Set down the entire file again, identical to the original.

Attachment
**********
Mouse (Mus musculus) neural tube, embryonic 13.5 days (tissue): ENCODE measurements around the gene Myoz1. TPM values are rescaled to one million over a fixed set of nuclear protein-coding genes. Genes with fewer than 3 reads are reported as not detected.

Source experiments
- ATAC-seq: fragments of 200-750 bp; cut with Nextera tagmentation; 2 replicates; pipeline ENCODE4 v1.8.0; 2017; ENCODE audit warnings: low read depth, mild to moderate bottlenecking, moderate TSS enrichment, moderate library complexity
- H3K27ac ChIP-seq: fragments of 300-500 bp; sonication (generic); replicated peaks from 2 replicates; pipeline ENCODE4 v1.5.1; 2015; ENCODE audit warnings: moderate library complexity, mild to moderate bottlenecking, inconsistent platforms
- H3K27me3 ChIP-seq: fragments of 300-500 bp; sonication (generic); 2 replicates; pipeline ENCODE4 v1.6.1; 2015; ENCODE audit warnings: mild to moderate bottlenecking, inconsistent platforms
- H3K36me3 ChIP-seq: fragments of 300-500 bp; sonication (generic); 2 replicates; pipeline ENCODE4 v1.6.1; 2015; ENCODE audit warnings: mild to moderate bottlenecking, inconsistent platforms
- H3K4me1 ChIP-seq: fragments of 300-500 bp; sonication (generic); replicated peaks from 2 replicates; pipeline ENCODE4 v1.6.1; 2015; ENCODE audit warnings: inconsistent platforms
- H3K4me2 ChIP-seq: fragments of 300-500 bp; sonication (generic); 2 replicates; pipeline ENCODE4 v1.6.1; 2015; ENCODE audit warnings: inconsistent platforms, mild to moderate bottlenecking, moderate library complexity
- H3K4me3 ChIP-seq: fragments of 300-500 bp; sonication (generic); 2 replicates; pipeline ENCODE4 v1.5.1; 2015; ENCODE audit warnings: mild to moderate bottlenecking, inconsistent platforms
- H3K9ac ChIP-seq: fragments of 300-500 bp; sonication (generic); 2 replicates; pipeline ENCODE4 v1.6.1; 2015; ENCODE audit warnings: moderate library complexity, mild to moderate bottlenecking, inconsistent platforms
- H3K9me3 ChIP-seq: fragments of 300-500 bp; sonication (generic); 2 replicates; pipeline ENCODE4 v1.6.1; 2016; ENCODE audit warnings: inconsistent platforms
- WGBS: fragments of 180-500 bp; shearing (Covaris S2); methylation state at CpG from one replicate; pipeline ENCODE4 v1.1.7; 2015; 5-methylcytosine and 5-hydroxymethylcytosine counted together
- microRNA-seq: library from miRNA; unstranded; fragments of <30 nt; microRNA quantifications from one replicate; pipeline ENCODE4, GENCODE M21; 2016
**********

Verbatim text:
Mouse (Mus musculus) neural tube, embryonic 13.5 days (tissue): ENCODE measurements around the gene Myoz1. TPM values are rescaled to one million over a fixed set of nuclear protein-coding genes. Genes with fewer than 3 reads are reported as not detected.

Source experiments
- ATAC-seq: fragments of 200-750 bp; cut with Nextera tagmentation; 2 replicates; pipeline ENCODE4 v1.8.0; 2017; ENCODE audit warnings: low read depth, mild to moderate bottlenecking, moderate TSS enrichment, moderate library complexity
- H3K27ac ChIP-seq: fragments of 300-500 bp; sonication (generic); replicated peaks from 2 replicates; pipeline ENCODE4 v1.5.1; 2015; ENCODE audit warnings: moderate library complexity, mild to moderate bottlenecking, inconsistent platforms
- H3K27me3 ChIP-seq: fragments of 300-500 bp; sonication (generic); 2 replicates; pipeline ENCODE4 v1.6.1; 2015; ENCODE audit warnings: mild to moderate bottlenecking, inconsistent platforms
- H3K36me3 ChIP-seq: fragments of 300-500 bp; sonication (generic); 2 replicates; pipeline ENCODE4 v1.6.1; 2015; ENCODE audit warnings: mild to moderate bottlenecking, inconsistent platforms
- H3K4me1 ChIP-seq: fragments of 300-500 bp; sonication (generic); replicated peaks from 2 replicates; pipeline ENCODE4 v1.6.1; 2015; ENCODE audit warnings: inconsistent platforms
- H3K4me2 ChIP-seq: fragments of 300-500 bp; sonication (generic); 2 replicates; pipeline ENCODE4 v1.6.1; 2015; ENCODE audit warnings: inconsistent platforms, mild to moderate bottlenecking, moderate library complexity
- H3K4me3 ChIP-seq: fragments of 300-500 bp; sonication (generic); 2 replicates; pipeline ENCODE4 v1.5.1; 2015; ENCODE audit warnings: mild to moderate bottlenecking, inconsistent platforms
- H3K9ac ChIP-seq: fragments of 300-500 bp; sonication (generic); 2 replicates; pipeline ENCODE4 v1.6.1; 2015; ENCODE audit warnings: moderate library complexity, mild to moderate bottlenecking, inconsistent platforms
- H3K9me3 ChIP-seq: fragments of 300-500 bp; sonication (generic); 2 replicates; pipeline ENCODE4 v1.6.1; 2016; ENCODE audit warnings: inconsistent platforms
- WGBS: fragments of 180-500 bp; shearing (Covaris S2); methylation state at CpG from one replicate; pipeline ENCODE4 v1.1.7; 2015; 5-methylcytosine and 5-hydroxymethylcytosine counted together
- microRNA-seq: library from miRNA; unstranded; fragments of <30 nt; microRNA quantifications from one replicate; pipeline ENCODE4, GENCODE M21; 2016